Maximizing the ROI of investments in healthcare digital transformation tools
There’s more than just money on the line when healthcare organizations choose their technology partners. New health IT tools frequently bring disruption to workflows and experiences – and it’s a CIO’s job to ensure that the disruption is beneficial instead of otherwise.
In a panel discussion at ViVE 2022 in Miami Beach, CIOs and venture experts shared their strategies for identifying promising health IT solutions, measuring the value of potential partners, and fitting new tools into existing health IT ecosystems.
Build or buy tools?
To identify the right opportunities, leaders must look at their organization’s existing strengths, weaknesses, and workflow gaps.
“Even if you have a large platform EHR, there are typically nooks and crannies where systems don’t function well or can’t talk to each other,” said Dr. Neal Patel, Chief Information Officer at Vanderbilt University Medical Center. “We try to solve those problems by finding an interesting startup or developing our own tools, if that’s a viable path to finding the right solution.”
Aaron Martin, EVP and Chief Digital Officer at Providence Health in Washington State, takes a similar approach. “We start off with a prioritized set of opportunities to move the needle. Then, we ask if we already own a potential solution. If not, we scan the marketplace for companies that are working on the problem. If we don’t have it and can’t find it out there, we will develop it ourselves in our Venture Studio.”
“Most health systems are fundamentally fighting the same battles and looking for similar solutions,” he continued. “That creates opportunities for these companies to establish themselves in the larger market, which is valuable for all of us.”
Ensuring shared value in a crowded marketplace of ideas
Venture investors and product purchasers alike need to be clear about any new tool’s purpose and potential value, said Tressa Springmann, Senior Vice President and Chief Information and Digital Officer at LifeBridge Health.
“When looking for potential companies to work with, both parties must be transparent and upfront about what the partnership will look like, how it will work, and who has control over intellectual property,” she asserted. “Getting that on the table early is critical, because not knowing everything is a risk that healthcare systems can’t afford to take.”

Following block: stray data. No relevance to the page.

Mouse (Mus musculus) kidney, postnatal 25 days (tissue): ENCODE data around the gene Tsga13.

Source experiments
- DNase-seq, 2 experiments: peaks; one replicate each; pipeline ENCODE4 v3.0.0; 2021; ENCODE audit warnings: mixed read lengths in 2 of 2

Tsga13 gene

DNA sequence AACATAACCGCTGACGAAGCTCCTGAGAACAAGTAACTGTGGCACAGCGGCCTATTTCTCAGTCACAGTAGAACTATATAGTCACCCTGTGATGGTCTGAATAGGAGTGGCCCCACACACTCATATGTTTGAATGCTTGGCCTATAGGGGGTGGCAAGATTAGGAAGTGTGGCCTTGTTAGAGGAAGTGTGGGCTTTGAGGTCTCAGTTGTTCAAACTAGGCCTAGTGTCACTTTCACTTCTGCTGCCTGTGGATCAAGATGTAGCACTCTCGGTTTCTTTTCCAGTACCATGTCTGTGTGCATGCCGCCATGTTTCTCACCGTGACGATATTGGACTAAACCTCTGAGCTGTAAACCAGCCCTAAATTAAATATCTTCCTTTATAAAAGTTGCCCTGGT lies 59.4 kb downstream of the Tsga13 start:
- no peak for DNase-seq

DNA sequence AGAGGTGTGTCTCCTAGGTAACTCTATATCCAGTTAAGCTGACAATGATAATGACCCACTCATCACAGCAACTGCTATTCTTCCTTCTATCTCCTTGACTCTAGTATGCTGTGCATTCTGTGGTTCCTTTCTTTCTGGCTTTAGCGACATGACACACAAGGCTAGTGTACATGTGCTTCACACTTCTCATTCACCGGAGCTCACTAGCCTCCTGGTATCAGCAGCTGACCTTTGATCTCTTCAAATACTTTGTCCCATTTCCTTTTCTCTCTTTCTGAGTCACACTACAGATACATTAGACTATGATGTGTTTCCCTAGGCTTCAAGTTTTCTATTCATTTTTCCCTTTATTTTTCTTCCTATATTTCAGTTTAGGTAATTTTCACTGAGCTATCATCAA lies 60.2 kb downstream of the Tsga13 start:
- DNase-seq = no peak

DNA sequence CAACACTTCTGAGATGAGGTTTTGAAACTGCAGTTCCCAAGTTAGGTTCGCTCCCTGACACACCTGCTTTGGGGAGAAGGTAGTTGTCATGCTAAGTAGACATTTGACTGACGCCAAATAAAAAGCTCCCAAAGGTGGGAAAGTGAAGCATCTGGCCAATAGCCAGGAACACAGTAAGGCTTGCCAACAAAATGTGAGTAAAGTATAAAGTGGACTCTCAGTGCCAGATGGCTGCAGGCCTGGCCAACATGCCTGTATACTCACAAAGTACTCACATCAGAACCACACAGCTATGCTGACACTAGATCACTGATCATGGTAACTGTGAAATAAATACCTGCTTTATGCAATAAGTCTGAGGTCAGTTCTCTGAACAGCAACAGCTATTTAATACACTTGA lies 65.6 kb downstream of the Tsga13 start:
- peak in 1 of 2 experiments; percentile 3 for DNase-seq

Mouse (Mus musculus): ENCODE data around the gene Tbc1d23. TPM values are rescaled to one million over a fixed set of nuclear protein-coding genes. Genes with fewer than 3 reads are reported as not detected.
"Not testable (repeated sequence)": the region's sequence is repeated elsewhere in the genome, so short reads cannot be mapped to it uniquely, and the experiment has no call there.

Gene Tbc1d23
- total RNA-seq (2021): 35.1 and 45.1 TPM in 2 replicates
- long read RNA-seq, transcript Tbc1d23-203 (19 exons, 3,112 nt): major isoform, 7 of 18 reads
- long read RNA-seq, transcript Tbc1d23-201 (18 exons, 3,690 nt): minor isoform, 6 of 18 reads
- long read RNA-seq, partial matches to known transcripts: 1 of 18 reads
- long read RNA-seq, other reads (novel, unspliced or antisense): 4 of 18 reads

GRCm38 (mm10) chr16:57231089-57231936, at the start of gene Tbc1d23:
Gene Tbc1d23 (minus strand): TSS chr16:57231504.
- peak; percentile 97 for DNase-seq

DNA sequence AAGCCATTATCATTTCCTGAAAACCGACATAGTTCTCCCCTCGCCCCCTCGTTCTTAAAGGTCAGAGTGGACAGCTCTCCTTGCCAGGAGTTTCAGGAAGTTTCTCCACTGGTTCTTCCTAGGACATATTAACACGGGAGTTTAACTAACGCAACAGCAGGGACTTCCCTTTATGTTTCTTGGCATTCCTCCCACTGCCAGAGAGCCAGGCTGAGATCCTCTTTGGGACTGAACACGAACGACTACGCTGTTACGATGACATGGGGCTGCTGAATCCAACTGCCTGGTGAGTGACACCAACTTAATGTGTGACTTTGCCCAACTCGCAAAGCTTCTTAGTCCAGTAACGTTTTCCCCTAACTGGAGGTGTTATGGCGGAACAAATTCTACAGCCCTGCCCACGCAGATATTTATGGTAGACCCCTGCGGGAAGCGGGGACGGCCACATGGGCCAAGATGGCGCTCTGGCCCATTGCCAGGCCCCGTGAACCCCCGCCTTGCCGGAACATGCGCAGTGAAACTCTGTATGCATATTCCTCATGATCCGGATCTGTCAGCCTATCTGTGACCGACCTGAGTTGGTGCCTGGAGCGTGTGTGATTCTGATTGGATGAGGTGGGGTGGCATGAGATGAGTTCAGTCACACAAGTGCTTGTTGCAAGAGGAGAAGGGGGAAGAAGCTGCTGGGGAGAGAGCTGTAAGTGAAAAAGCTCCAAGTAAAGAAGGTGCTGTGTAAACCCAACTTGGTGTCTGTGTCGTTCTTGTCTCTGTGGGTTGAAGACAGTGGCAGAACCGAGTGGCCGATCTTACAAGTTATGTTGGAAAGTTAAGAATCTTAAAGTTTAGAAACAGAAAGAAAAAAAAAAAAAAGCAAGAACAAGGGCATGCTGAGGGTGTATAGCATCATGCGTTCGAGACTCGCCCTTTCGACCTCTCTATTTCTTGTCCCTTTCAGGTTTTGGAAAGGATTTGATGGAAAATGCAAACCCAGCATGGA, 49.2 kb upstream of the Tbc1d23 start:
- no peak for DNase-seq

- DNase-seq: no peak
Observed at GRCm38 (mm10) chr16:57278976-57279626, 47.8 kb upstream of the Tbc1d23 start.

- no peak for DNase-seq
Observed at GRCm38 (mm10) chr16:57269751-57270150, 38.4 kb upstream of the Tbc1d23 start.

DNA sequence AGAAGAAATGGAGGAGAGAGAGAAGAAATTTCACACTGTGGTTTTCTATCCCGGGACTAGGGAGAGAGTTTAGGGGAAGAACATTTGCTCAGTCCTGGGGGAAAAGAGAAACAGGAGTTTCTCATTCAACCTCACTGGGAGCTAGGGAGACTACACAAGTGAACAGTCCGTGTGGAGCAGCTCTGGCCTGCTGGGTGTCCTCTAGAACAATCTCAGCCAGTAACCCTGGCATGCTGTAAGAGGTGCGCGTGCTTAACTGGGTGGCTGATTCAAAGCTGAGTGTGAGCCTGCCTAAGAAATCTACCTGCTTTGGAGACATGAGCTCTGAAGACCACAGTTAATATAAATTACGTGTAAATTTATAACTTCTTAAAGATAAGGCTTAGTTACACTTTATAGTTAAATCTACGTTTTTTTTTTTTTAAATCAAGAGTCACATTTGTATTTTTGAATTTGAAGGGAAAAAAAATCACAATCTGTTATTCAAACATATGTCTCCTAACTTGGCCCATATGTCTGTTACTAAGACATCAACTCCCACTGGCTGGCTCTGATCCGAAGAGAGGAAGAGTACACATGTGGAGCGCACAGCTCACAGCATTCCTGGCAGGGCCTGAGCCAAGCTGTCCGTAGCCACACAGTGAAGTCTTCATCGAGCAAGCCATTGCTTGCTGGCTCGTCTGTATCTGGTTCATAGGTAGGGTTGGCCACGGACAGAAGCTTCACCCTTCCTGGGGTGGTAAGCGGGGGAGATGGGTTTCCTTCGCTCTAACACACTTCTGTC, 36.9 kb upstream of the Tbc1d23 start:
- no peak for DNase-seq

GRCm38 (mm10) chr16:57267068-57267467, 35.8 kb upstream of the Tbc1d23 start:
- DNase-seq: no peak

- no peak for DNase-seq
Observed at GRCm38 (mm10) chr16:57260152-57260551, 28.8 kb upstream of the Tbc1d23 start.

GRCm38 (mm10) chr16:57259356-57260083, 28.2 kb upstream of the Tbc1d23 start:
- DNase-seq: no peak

Hard data can mitigate those risks to some extent, commented Martin. “I won’t let a team start a pilot unless they have a clear line of sight into key performance metrics,” he said. “Just saying ‘we talked to some people and it sounds like it’s working’ isn’t good enough. Meaningful data helps us course correct before it’s too late.”
Healthcare organizations must also look at the idea of “value” from multiple perspectives, Patel added. “As a CIO, I’m not just looking for something that will make workflows easier. I need to invest in products that will reduce our overall technical debt.”
“Is there something else I can turn off because this is better? Better yet, are there two things I can get rid of? We can’t just keep accumulating things – we have to reduce underlying burdens and ongoing maintenance costs. The best investments check all of those boxes.”
Managing disruption to achieve long-term ROI
Disruption is a frequent byproduct of implementing new solutions, even when that new tool is intended to improve workflows and experiences. When discontent is a possibility, a champion for change can be key for a successful implementation that leads to lasting ROI, said Springmann.
“Changing the status quo usually comes with a cost,” she acknowledged. “But if you make a change that people can get behind, the cost isn’t as high. If you have an incredibly enthusiastic internal stakeholder and you believe in their ability to successfully champion change, it can make the process must smoother so you can see faster, better returns.”
“Whether you’re building a tool from scratch or partnering with a developer, it’s always important to engage your stakeholders and get their feedback so that you can be confident in your decision making and achieve the ultimate goals you have in mind.”
Read more of our ViVE event coverage:
- Empowering nurses to lead healthcare’s digital revolution
- ONC’s 2022 agenda focuses on interoperability to enable the greater good
- How to move beyond cybersecurity compliance in healthcare? Focus on clinician workflows
- In a COVID-19 world, digital transformation of the workforce goes beyond clinical tools
- Embedding DEI initiatives into healthcare talent recruitment
- Building virtual care infrastructure begins with removal of perceived barriers
- Sutter Health staying agile to improve patient experience with digital automation
- Mayo Clinic is using AI to solve the unstructured data problem for all
Jennifer Bresnick is a journalist and freelance content creator with a decade of experience in the health IT industry. Her work has focused on leveraging innovative technology tools to create value, improve health equity, and achieve the promises of the learning health system.